Lay the groundwork with customer filtering.
BY TOM JARED
No business will succeed without generating sales. It’s one of the critical functions that most every business shares, regardless of its size, where it’s located, and what it does.
Yet it’s also a function that many entrepreneurs either underestimate or don’t fully understand when laying the groundwork for their small business, or a function they only consider once their business is up and running.
Mike Michalowicz, author of “The Toilet Paper Entrepreneur” and “The Pumpkin Plan,” says that, “entrepreneurs are often in ‘panic mode.’ They go after everyone rather than pursue a consistent customer profile. They don’t ask the right questions because they don’t know what those questions are.”
Michalowicz goes on to say that like every component of business, sales are systemizable.
“The groundwork for that system is filtering,” he says. “Look for information and characteristics that differentiate good customers from less attractive ones. As you develop the questions, you can develop the system for sales.”
Another very important factor to keep in mind as you pull your sales strategy together deals with understanding your primary competitor. Sure there are other businesses that do what you do, but when it comes down to it, your No. 1 competitor is simply the status quo.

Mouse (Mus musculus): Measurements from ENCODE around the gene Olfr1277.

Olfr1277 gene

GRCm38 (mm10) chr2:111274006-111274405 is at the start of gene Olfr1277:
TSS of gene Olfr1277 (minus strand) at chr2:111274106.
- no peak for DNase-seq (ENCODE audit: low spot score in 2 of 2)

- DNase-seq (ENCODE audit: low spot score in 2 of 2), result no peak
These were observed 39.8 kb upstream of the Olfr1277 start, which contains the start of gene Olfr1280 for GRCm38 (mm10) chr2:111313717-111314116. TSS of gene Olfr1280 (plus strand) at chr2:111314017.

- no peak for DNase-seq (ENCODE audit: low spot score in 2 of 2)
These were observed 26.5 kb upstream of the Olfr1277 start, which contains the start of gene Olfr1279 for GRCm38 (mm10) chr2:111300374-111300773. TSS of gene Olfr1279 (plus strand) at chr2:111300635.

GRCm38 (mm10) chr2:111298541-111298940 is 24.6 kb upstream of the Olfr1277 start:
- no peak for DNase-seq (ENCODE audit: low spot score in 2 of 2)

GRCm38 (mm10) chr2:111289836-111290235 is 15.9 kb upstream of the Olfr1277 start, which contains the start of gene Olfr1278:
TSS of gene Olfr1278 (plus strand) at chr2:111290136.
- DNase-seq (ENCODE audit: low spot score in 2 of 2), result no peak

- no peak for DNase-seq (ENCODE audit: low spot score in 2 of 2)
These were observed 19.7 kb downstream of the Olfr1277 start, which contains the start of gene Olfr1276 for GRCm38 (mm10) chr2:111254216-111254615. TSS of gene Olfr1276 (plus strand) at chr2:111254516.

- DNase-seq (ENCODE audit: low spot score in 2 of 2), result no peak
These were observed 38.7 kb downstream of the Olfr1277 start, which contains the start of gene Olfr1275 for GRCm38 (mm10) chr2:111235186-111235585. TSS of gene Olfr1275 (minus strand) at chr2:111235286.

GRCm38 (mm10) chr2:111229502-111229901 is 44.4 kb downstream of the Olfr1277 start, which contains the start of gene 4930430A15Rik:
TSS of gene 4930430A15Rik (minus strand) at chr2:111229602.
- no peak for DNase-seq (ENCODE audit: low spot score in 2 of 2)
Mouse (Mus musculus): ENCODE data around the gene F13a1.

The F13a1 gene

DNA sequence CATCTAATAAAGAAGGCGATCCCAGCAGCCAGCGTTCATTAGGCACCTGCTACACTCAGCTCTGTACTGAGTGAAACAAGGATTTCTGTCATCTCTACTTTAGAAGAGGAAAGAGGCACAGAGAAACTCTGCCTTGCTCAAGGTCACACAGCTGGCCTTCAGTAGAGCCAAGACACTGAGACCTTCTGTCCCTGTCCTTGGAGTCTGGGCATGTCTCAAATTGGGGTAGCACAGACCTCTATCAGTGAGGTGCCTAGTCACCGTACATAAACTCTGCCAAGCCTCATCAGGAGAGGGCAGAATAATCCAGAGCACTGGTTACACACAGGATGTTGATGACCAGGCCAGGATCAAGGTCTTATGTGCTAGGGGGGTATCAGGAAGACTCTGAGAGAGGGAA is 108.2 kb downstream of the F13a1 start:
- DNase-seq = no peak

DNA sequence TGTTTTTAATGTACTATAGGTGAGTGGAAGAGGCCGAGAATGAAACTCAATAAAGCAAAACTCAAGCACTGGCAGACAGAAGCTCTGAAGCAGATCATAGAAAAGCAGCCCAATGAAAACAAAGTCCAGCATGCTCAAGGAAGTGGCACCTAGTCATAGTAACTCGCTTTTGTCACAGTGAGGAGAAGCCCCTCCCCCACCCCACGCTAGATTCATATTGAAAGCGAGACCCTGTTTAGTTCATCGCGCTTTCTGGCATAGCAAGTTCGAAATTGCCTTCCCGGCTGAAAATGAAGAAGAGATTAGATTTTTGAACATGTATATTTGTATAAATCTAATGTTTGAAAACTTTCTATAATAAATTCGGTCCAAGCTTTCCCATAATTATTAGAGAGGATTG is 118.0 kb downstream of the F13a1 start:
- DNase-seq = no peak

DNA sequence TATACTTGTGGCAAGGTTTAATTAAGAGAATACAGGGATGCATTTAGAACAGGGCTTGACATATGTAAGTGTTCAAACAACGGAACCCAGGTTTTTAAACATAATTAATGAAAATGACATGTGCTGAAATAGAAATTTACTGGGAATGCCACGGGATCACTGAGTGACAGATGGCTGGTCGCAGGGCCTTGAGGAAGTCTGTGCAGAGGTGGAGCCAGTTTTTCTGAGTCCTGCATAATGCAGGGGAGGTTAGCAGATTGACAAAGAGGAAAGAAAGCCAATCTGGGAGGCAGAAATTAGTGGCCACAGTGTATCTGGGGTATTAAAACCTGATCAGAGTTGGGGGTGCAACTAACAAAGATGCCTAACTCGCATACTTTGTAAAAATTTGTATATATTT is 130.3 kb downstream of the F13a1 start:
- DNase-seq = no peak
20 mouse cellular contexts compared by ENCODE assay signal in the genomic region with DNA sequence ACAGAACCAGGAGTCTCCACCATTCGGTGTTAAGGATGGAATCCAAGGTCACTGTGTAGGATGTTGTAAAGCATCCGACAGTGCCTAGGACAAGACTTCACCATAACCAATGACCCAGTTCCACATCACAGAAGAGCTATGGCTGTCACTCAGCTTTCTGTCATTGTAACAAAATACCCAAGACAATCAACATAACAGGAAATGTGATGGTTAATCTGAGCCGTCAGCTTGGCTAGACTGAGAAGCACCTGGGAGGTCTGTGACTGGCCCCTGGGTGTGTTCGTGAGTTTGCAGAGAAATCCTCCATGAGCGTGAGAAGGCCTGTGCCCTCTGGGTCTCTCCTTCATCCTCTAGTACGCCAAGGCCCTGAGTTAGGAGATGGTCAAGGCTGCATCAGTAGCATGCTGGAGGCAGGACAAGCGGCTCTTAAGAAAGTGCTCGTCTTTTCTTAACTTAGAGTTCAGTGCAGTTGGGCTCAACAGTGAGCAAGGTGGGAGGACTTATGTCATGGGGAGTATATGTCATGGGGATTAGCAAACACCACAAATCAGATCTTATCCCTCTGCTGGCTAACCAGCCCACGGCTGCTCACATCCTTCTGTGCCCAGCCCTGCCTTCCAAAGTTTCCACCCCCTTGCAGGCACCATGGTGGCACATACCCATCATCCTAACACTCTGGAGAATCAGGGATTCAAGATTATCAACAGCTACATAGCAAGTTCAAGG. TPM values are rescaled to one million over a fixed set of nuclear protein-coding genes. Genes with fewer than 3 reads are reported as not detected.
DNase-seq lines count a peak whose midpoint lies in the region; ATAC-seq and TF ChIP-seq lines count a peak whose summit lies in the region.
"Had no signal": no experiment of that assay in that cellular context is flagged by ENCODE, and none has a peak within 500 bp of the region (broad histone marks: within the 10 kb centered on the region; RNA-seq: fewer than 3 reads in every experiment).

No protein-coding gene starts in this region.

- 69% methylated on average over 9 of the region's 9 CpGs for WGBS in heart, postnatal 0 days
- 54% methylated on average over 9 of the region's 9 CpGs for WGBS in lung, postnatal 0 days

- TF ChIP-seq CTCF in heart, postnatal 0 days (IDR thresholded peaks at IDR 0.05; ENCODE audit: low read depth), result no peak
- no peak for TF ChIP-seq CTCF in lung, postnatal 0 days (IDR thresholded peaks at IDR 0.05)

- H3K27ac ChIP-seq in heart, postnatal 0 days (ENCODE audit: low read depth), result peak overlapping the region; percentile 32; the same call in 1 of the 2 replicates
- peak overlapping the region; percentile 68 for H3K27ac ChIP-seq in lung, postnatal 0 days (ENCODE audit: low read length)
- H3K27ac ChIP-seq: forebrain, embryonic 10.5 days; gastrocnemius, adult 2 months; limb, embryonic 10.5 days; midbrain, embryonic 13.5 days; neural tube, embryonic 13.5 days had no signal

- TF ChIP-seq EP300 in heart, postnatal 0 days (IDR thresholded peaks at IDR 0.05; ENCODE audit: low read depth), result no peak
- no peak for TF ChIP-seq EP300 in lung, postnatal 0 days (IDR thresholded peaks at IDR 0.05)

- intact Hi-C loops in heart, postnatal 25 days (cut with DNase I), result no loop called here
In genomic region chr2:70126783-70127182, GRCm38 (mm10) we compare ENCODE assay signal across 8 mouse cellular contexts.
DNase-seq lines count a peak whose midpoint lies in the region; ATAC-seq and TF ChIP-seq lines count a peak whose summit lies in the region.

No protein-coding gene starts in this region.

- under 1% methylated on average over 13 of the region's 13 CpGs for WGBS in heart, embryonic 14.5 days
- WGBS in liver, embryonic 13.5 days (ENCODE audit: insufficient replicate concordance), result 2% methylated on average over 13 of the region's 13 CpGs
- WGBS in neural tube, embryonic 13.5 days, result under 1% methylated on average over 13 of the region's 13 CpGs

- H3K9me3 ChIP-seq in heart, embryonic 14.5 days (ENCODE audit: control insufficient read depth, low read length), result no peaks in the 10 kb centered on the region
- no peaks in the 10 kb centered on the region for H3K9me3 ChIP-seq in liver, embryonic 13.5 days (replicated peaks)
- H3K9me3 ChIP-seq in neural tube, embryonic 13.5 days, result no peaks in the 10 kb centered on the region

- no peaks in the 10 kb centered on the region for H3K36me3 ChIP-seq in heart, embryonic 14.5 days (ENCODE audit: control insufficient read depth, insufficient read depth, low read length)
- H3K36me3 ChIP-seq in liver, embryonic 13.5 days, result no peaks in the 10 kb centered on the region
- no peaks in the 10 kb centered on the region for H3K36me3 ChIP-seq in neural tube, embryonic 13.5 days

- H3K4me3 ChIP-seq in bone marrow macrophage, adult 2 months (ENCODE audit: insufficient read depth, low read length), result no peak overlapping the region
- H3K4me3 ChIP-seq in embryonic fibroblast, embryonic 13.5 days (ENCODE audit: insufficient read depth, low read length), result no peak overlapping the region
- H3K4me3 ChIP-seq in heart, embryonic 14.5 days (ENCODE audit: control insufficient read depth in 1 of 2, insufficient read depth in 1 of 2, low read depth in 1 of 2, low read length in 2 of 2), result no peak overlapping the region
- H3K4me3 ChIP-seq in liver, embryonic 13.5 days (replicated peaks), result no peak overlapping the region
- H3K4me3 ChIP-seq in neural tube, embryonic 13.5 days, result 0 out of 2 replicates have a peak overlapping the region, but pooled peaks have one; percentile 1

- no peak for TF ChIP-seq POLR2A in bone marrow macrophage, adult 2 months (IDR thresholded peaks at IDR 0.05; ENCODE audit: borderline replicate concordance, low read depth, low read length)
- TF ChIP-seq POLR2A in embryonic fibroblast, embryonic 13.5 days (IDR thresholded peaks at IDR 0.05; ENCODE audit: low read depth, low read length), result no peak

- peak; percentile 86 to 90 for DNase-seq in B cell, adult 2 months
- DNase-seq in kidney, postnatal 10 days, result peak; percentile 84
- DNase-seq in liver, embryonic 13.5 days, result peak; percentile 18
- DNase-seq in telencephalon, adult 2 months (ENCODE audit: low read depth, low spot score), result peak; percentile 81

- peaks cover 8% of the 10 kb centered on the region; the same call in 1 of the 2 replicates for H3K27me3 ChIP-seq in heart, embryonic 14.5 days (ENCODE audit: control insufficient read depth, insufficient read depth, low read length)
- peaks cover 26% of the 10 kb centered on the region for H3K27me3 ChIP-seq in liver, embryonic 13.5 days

Despite all of the many sales manuals that tell you to “uncover the prospects’ needs” or, my favorite, “dig to find their pain,” the simple fact is your prospect has gotten along pretty well without your product or service up to now. So your job is to show them how they are better off with your product than without it.
A key element is to continually gather information about your customers, particularly the issues that are important to them. And your customers are the best source of these insights. Speak with them regularly about their wants and expectations.
“Customers will share these things with you,” Michalowicz says. “And if you ask frequently enough, you’ll find these are the same issues prospective customers are facing. So you can apply responses across the board.”
Michalowicz also advises concentrating on the best customers you have, or want to have. “See what factors make them appealing, and prepare for them,” he says. “Companies that assess the practices of their worst customers often end up attracting more of them.”
A positive attitude is always important for you and everyone who interacts with customers, whether it’s in person, over the phone, or online. Everyone needs to listen when interacting with a customer, especially if a customer has what seems to be an emergency or extraordinary need. If you can help, great. If not, recommend possible other sources who can, even if they’re competitors.
Either way, customers will see you not as just a source of products or services, but a resource for helping them do what they do better. And because they’re your best source of referrals, they’ll tell their colleagues about you.
Tom Jared is a SCORE volunteer mentor. To learn more about sales and marketing issues facing your small business, contact asheville.score.org. SCORE — which originally stood for Service Corps of Retired Executives — is a nonprofit organization whose volunteers provide free, confidential business mentoring and training workshops to small business owners.